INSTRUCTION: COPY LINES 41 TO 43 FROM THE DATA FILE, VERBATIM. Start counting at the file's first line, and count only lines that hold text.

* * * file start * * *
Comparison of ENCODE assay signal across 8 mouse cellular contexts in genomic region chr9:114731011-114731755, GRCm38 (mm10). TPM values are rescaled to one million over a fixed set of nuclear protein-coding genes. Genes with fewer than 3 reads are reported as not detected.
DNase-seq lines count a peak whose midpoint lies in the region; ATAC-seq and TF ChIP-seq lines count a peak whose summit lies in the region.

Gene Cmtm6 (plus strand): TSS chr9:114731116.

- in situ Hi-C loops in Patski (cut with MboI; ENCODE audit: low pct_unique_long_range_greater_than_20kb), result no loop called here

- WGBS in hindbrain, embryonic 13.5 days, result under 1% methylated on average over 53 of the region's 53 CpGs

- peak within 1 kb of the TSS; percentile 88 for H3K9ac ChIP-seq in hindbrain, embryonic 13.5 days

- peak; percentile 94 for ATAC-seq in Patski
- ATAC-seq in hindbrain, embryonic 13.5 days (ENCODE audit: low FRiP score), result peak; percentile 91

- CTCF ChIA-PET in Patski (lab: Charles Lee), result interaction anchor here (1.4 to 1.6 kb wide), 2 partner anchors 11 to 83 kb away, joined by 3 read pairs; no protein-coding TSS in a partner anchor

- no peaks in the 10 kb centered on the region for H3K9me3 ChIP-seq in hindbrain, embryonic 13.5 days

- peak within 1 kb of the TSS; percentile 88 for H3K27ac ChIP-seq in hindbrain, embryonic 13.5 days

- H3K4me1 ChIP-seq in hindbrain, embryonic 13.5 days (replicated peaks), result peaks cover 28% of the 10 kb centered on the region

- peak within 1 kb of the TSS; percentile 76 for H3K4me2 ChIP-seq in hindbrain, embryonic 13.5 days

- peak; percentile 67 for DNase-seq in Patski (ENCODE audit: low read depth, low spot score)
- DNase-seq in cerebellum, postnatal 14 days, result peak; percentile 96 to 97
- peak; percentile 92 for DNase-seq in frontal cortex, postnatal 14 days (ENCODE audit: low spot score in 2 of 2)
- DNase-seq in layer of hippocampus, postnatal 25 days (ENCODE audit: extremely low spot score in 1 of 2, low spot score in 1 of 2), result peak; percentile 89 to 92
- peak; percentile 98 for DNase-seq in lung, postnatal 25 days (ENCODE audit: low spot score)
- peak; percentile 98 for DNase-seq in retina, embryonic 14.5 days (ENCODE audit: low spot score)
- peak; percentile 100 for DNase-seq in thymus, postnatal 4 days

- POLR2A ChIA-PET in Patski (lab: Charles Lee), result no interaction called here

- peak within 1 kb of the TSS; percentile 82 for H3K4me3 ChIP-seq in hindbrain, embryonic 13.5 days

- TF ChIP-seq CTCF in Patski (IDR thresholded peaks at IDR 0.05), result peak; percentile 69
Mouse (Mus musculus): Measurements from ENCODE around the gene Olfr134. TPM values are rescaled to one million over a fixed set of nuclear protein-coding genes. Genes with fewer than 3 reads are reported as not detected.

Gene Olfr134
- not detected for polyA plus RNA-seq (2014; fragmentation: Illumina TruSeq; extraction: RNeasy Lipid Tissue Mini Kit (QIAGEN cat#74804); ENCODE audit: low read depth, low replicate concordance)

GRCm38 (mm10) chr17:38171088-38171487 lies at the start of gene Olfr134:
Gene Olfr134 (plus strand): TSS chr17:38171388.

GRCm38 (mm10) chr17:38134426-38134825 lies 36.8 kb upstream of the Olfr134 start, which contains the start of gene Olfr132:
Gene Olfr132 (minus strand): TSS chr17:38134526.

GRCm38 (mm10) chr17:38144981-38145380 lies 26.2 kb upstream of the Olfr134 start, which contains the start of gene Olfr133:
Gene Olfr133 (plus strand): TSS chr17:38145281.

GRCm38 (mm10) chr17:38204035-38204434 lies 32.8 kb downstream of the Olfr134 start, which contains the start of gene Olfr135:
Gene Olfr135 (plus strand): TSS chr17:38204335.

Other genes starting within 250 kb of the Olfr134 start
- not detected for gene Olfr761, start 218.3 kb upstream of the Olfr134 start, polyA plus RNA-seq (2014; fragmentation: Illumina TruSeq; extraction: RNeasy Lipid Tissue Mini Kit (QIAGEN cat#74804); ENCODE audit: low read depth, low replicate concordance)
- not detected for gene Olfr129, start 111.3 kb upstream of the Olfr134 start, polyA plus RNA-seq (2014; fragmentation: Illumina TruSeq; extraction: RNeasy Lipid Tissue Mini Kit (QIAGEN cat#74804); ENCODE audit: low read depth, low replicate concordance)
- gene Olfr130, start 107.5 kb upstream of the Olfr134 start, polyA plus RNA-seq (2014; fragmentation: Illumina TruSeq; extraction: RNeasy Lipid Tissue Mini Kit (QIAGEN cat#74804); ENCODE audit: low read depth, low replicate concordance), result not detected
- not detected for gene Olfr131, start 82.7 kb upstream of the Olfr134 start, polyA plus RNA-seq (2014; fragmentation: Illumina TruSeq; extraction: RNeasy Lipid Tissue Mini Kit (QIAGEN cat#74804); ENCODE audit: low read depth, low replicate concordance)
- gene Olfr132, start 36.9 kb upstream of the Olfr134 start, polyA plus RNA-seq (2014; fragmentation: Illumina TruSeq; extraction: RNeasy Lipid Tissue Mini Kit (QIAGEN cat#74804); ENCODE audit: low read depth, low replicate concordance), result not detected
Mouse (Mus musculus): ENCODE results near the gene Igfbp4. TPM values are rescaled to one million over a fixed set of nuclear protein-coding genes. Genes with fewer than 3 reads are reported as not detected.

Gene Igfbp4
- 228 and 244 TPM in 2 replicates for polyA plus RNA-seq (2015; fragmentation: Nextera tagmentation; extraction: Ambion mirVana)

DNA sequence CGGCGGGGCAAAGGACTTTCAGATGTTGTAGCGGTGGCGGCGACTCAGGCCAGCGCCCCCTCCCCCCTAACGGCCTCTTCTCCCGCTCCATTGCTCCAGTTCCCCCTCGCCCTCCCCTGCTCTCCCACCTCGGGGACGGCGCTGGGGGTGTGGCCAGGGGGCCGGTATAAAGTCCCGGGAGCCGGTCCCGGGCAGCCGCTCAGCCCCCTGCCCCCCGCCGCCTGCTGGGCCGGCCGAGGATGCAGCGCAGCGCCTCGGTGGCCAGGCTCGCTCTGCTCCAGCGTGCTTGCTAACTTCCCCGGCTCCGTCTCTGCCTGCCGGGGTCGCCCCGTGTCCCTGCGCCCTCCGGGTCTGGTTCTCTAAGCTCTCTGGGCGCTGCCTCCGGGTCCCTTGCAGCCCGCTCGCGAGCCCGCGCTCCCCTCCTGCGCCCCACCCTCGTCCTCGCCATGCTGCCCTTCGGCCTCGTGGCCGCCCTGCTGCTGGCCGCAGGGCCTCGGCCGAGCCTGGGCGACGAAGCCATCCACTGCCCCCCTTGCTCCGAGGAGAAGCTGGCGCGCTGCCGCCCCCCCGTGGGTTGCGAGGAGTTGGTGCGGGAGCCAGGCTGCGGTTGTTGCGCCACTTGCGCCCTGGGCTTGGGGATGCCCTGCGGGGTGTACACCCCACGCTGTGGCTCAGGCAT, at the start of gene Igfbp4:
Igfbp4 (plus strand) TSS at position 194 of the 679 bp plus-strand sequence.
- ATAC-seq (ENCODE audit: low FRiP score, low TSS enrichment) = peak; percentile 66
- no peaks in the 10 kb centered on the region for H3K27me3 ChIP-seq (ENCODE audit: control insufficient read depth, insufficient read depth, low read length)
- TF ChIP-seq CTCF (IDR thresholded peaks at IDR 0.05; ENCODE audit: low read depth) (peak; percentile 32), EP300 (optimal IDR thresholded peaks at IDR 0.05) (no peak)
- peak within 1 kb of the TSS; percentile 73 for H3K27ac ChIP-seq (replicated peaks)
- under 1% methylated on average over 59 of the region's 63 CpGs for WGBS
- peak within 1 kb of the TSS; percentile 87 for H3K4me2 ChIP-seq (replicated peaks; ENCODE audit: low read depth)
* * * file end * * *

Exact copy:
Mouse (Mus musculus): ENCODE results near the gene Igfbp4. TPM values are rescaled to one million over a fixed set of nuclear protein-coding genes. Genes with fewer than 3 reads are reported as not detected.

Gene Igfbp4
- 228 and 244 TPM in 2 replicates for polyA plus RNA-seq (2015; fragmentation: Nextera tagmentation; extraction: Ambion mirVana)